I learned about Gimkit on Twitter, where I learn about all things EDU. Two things struck me most about what I was reading. One was that the game focused on mastery rather than speed, I’m looking at you Kahoot!!!! The other was that it was made by a high school student. One student, Josh Feinsilber, created it, the with a team he assembled they improved it. For that reason alone I wanted to buy a premium subscription just to support him. I teach computer science to students in grades K-5 and we are always telling students you never know when an idea you have will become a viable idea. This is a viable idea.
I used it at the end of this past school year with my team of CS Content Specialists. We worked as a team all year supporting the district roll out of CS curriculum in K-5 schools. We taught a lot and although we shared an office, we didn’t see each other that often. I created a Kit, what a game is called, to learn more facts about each other. We played it at our final team meeting of the year. After playing, I realized a couple of things were far superior to competitors.
- The questions repeat. You set a timer, 5 minutes for example, and you answer as many questions as possible in that amount of time. Some students might cycle through the questions 6-8 times.
- Since the teacher is not micromanaging the lesson like in Kahoot, you set a timer, and the game really takes just about that amount of time. No more waiting for stragglers to get logged in. If they take forever to login, they just have less time to try to match their peers or earn money. It takes the burden off the teacher, and puts it back on the student.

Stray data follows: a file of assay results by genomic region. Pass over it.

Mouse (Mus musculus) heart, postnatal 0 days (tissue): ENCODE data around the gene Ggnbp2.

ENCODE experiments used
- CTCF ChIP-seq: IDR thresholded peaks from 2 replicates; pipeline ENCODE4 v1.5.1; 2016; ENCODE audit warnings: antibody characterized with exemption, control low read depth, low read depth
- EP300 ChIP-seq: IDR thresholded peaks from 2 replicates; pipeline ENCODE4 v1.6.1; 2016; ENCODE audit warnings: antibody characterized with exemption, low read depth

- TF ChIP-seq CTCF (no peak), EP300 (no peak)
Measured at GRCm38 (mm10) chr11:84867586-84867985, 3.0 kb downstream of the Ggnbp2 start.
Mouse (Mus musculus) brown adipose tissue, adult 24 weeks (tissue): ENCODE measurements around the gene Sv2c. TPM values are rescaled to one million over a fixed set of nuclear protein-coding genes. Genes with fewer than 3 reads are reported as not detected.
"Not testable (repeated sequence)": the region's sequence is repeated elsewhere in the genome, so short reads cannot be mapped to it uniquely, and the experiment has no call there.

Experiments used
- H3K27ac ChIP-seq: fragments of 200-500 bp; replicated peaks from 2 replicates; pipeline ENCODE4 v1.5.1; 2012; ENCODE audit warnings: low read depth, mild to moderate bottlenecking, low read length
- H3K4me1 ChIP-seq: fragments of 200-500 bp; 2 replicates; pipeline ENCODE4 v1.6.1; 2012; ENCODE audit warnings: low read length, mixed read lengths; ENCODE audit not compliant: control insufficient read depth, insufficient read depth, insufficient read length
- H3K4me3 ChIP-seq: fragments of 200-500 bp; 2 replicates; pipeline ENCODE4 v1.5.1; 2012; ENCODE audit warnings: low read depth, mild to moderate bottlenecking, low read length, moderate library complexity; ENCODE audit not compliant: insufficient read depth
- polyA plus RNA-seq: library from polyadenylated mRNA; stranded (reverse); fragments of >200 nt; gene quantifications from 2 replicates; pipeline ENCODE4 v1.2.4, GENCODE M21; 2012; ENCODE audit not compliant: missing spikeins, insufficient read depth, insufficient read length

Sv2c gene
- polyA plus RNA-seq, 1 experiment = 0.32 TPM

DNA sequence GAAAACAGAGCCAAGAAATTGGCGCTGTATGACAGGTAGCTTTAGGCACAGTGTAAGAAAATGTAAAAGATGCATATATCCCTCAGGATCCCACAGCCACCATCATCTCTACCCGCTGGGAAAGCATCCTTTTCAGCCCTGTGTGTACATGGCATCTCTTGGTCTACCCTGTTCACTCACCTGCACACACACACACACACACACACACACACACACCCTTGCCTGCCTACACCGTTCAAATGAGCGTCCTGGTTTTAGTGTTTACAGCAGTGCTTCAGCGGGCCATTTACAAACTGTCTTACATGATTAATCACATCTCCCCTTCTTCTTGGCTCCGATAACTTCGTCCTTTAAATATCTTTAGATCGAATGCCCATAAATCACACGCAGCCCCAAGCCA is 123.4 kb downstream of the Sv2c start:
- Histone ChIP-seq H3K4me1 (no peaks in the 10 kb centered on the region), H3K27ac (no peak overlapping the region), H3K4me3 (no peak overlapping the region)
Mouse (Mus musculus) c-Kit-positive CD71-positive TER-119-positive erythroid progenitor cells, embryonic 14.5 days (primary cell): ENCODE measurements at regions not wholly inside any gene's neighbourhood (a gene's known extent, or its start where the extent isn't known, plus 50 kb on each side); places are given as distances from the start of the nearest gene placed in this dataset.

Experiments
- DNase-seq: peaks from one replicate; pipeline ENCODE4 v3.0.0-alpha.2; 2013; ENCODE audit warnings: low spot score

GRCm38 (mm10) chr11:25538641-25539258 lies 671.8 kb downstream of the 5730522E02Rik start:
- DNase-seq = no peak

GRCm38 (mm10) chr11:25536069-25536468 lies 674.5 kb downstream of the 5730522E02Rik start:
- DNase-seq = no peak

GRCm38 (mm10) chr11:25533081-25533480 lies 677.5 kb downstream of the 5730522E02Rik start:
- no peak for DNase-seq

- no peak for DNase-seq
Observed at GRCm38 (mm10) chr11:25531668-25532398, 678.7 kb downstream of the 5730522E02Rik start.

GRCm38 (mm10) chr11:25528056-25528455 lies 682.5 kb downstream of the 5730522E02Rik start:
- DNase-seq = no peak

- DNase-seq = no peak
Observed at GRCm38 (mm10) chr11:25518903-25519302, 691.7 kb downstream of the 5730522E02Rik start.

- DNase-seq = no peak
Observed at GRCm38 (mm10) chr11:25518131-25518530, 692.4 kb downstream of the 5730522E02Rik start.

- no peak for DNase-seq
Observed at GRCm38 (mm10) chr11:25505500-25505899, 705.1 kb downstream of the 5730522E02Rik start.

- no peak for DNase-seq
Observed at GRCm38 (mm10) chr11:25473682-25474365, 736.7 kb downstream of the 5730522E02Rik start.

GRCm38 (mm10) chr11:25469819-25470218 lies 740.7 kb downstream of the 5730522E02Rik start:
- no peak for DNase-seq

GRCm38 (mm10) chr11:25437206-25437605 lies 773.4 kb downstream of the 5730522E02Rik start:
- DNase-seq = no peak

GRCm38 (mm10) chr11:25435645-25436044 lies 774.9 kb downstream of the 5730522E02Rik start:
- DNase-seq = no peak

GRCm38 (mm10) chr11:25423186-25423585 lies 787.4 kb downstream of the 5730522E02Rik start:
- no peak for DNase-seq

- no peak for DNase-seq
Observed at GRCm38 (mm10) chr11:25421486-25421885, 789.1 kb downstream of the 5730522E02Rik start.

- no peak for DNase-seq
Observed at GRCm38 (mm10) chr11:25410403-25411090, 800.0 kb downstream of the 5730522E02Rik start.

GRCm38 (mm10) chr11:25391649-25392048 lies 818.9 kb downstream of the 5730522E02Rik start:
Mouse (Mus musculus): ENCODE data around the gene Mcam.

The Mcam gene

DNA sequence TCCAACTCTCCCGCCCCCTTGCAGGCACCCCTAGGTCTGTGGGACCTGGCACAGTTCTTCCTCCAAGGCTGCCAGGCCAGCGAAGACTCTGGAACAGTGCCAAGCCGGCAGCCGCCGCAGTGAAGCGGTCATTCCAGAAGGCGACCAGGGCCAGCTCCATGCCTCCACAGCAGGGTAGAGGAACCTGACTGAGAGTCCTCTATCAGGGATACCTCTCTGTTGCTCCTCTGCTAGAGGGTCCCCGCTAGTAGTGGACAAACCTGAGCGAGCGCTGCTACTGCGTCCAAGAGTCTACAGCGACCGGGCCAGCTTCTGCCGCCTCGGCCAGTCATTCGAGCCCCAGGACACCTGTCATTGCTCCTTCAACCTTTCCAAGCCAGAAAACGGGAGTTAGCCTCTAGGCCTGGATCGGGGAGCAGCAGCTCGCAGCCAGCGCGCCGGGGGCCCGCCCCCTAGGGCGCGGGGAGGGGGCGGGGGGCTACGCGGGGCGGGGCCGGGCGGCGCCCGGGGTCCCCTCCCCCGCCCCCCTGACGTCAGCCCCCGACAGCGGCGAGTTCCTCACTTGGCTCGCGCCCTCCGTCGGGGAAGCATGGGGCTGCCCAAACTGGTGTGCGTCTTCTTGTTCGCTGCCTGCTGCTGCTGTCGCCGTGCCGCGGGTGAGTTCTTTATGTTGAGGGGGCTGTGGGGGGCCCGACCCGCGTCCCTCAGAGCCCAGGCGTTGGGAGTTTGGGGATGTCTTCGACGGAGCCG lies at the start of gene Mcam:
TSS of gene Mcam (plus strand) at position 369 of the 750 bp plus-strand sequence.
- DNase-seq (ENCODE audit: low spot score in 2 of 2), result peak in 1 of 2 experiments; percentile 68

- You can project a leaderboard but you don’t stop after each question. Students keep working for whatever time period you set.
- Students can earn money and buy rewards with the money like more points per question.
- Students can “clap” by clicking the clap button.
- I think the resulting PDF after a game gives more actionable data than Kahoot.
- You can assign a Kit as an outside of class activity in self paced mode.
I can’t wait to start using it with students next year. I can see using it for computer science vocabulary, debugging errors in code, predicting what the output of a chunk of code would be, answers to biographical questions of famous computer scientists we read about like Ada Lovelace, computer use procedures, really anything.
I hear it integrates with Quizziz, but since I have not used Quizziz, that’s not much of a benefit to me. I think you can only import your own Quizziz ‘s so that doesn’t help.
I did put in animated gifs into each question and you can add via web address instead of via download so that process was easier for me as well.
I’ll write a new post once I start using it with students about their reactions and feedback.
Go over to Gimkit and sign up for a free account. I found out the free account only lets you store a few Gimkits and you can edit each one, only one time. You could make it work, but you can also pay for a premium subscription, or pay monthly if you don’t want to commit to a year. Go ahead and do it, a high school student made this!!!Please follow and like us: